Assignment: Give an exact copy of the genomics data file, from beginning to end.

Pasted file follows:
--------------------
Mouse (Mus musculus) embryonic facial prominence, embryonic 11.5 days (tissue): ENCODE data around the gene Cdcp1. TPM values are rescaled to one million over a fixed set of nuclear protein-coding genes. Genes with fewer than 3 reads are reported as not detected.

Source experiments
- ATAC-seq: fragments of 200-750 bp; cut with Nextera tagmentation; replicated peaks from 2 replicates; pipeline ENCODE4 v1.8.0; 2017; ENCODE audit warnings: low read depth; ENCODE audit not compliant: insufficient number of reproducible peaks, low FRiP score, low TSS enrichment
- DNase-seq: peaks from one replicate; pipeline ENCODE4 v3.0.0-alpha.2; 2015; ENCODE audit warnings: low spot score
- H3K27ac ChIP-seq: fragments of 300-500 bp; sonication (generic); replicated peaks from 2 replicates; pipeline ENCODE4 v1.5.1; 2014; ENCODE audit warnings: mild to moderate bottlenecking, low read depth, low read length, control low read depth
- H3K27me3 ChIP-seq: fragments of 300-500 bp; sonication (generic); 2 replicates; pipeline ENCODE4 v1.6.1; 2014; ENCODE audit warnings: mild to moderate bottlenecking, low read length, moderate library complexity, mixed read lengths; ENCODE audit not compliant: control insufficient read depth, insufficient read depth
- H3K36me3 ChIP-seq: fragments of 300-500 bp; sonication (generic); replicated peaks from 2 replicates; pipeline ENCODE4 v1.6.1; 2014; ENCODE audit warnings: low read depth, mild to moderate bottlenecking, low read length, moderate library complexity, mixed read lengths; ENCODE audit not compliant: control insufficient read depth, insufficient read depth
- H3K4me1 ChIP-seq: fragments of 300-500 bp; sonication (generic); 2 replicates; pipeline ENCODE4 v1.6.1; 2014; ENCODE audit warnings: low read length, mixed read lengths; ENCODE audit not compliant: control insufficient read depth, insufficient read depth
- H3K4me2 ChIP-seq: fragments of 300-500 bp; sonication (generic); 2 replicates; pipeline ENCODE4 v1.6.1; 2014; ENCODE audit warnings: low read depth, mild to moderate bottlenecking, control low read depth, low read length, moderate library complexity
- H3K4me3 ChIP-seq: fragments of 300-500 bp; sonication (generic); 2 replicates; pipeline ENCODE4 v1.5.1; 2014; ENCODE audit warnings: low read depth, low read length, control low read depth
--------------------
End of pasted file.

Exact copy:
Mouse (Mus musculus) embryonic facial prominence, embryonic 11.5 days (tissue): ENCODE data around the gene Cdcp1. TPM values are rescaled to one million over a fixed set of nuclear protein-coding genes. Genes with fewer than 3 reads are reported as not detected.

Source experiments
- ATAC-seq: fragments of 200-750 bp; cut with Nextera tagmentation; replicated peaks from 2 replicates; pipeline ENCODE4 v1.8.0; 2017; ENCODE audit warnings: low read depth; ENCODE audit not compliant: insufficient number of reproducible peaks, low FRiP score, low TSS enrichment
- DNase-seq: peaks from one replicate; pipeline ENCODE4 v3.0.0-alpha.2; 2015; ENCODE audit warnings: low spot score
- H3K27ac ChIP-seq: fragments of 300-500 bp; sonication (generic); replicated peaks from 2 replicates; pipeline ENCODE4 v1.5.1; 2014; ENCODE audit warnings: mild to moderate bottlenecking, low read depth, low read length, control low read depth
- H3K27me3 ChIP-seq: fragments of 300-500 bp; sonication (generic); 2 replicates; pipeline ENCODE4 v1.6.1; 2014; ENCODE audit warnings: mild to moderate bottlenecking, low read length, moderate library complexity, mixed read lengths; ENCODE audit not compliant: control insufficient read depth, insufficient read depth
- H3K36me3 ChIP-seq: fragments of 300-500 bp; sonication (generic); replicated peaks from 2 replicates; pipeline ENCODE4 v1.6.1; 2014; ENCODE audit warnings: low read depth, mild to moderate bottlenecking, low read length, moderate library complexity, mixed read lengths; ENCODE audit not compliant: control insufficient read depth, insufficient read depth
- H3K4me1 ChIP-seq: fragments of 300-500 bp; sonication (generic); 2 replicates; pipeline ENCODE4 v1.6.1; 2014; ENCODE audit warnings: low read length, mixed read lengths; ENCODE audit not compliant: control insufficient read depth, insufficient read depth
- H3K4me2 ChIP-seq: fragments of 300-500 bp; sonication (generic); 2 replicates; pipeline ENCODE4 v1.6.1; 2014; ENCODE audit warnings: low read depth, mild to moderate bottlenecking, control low read depth, low read length, moderate library complexity
- H3K4me3 ChIP-seq: fragments of 300-500 bp; sonication (generic); 2 replicates; pipeline ENCODE4 v1.5.1; 2014; ENCODE audit warnings: low read depth, low read length, control low read depth